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Zulki's PCB Nuggets
By Zulki Khan
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Zulki’s PCB Nuggets: Avoid PCB Wire-bond Loop Failures
Today, hybrid PCB manufacturing is making greater inroads into our industry, which is the marriage of traditional SMT manufacturing together with microelectronics and wire bonding. In many cases, the OEM working with EMS providers doesn’t fully understand the nuances of effective wire bonding and related failures.
What has to be considered with new hybrid manufacturing is that wire bonding involves a number of key technical steps. Those steps must be performed efficiently so that wire bonding is highly reliable. However, without experienced microelectronics/wire-bonding technicians, the assemblies may incur problems and subsequent product flaws or latent field failures.
Here’s a basic tutorial. The first thing to know is that we’re dealing with very fine, delicate wires in the range of two-, one-, and in some cases, sub-mil thicknesses. Wire bonding creates a loop or a wire arc between the bare chip and the substrate or PCB surface connection. This is where a series of failure modes in the wire bonding process can occur.
As shown in Figure 1, wire-bond loops demand precise pull testing conducted by trained PCB personnel. Plus, you have to have a wire-bond pull tester for reliable joints. This equipment and know-how are important to immediately target problematic areas during the assembly and manufacture of processes, such as die-attach and chip-on-board (CoB) applications and wire bonding.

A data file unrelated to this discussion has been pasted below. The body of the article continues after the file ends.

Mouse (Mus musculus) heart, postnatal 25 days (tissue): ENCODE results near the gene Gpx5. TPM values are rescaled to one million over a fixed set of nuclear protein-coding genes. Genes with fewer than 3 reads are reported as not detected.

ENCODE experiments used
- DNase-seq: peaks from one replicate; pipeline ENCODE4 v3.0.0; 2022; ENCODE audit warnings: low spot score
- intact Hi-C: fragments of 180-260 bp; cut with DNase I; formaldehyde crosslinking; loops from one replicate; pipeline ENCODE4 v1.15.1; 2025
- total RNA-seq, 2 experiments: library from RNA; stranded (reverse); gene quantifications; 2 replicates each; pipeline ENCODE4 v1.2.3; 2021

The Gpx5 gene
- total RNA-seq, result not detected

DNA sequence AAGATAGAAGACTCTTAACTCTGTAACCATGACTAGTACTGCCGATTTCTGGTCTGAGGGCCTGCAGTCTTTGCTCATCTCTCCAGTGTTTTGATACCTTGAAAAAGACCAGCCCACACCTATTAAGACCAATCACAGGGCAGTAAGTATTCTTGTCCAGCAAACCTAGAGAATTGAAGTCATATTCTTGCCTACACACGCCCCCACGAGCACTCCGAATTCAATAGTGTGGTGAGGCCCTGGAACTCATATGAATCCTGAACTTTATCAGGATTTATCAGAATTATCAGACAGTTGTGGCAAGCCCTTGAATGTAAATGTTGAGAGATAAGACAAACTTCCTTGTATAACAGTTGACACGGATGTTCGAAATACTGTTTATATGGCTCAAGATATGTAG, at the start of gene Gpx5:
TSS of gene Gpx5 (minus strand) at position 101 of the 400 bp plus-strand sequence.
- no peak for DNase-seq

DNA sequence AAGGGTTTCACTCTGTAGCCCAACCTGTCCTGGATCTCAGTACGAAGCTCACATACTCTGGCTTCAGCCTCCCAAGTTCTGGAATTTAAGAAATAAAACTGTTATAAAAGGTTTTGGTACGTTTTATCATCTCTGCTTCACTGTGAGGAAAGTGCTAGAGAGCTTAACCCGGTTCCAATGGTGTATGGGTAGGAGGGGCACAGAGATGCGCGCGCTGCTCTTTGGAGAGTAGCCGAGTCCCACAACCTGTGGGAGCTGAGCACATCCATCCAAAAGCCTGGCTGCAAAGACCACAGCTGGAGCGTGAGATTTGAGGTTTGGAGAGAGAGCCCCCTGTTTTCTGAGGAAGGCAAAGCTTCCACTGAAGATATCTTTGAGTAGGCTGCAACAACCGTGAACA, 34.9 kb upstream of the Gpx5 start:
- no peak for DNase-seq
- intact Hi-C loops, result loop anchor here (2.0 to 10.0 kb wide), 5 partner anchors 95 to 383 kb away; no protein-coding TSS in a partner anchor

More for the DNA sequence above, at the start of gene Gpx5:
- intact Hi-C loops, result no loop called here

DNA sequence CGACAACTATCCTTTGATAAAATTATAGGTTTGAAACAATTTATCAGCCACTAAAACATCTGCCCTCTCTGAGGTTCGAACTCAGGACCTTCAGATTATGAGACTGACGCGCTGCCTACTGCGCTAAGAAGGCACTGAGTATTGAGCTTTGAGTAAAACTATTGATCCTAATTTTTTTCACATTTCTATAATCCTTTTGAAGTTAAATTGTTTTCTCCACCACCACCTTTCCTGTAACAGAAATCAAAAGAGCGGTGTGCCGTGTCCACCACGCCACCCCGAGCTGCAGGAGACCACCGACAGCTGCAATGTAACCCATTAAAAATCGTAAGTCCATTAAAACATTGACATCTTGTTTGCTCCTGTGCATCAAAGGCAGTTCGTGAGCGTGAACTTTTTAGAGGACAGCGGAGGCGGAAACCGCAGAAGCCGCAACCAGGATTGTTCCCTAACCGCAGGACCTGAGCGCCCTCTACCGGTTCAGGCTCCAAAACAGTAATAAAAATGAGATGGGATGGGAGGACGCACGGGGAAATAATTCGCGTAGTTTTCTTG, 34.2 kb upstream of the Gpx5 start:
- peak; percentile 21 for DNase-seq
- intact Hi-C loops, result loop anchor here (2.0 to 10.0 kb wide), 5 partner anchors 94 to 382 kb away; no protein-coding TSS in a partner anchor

There are eight modes of failure for wire-bond loops. Savvy EMS providers who assemble and manufacture PCBs are well supplied with highly reliable wire-bond testing for these loops to ensure that a PCB doesn’t incur any of these failure modes.
Wire-bond loops can break from different segments of the wire length. One of the weakest points of a wire bond is at the tip of the loop where it has been formed. That is part of the reason it’s the weakest point. This is known as the neck-down breakpoint and is the most common.
Another is a mid-span break somewhere in the vicinity of the middle part of the wire. Two other failures are known as a failure in bond. One occurs at the interface between the wire and metallization at the bare die. The other is at the interface between the wire and metallization at the substrate, package post, or other than the bare die or chip. Two other failures are due to lifted metallization from the die and the substrate or package post. The last two failures can be due to a die or substrate fracture.
There are a number of reasons these failures can occur in PCB assembly and manufacturing. A major one is if the PCB’s surface or the substrate isn’t sufficiently clean. Plasma etch cleaning using argon gas must be used so that all of the residues of any oxidation are completely removed and the surface is 100% clean. This way bonding is reliable and sturdy.
There can also be other reasons for wire-bond loop failure. The quality of the wire may be bad or contaminated. Programming the wire-bond pull tester may not be properly done so that it’s not optimizing the loops. As a result, loops are created that aren’t sufficiently sturdy for maintaining the bond under a certain test force.
Zulki Khan is the president and founder of NexLogic Technologies Inc.
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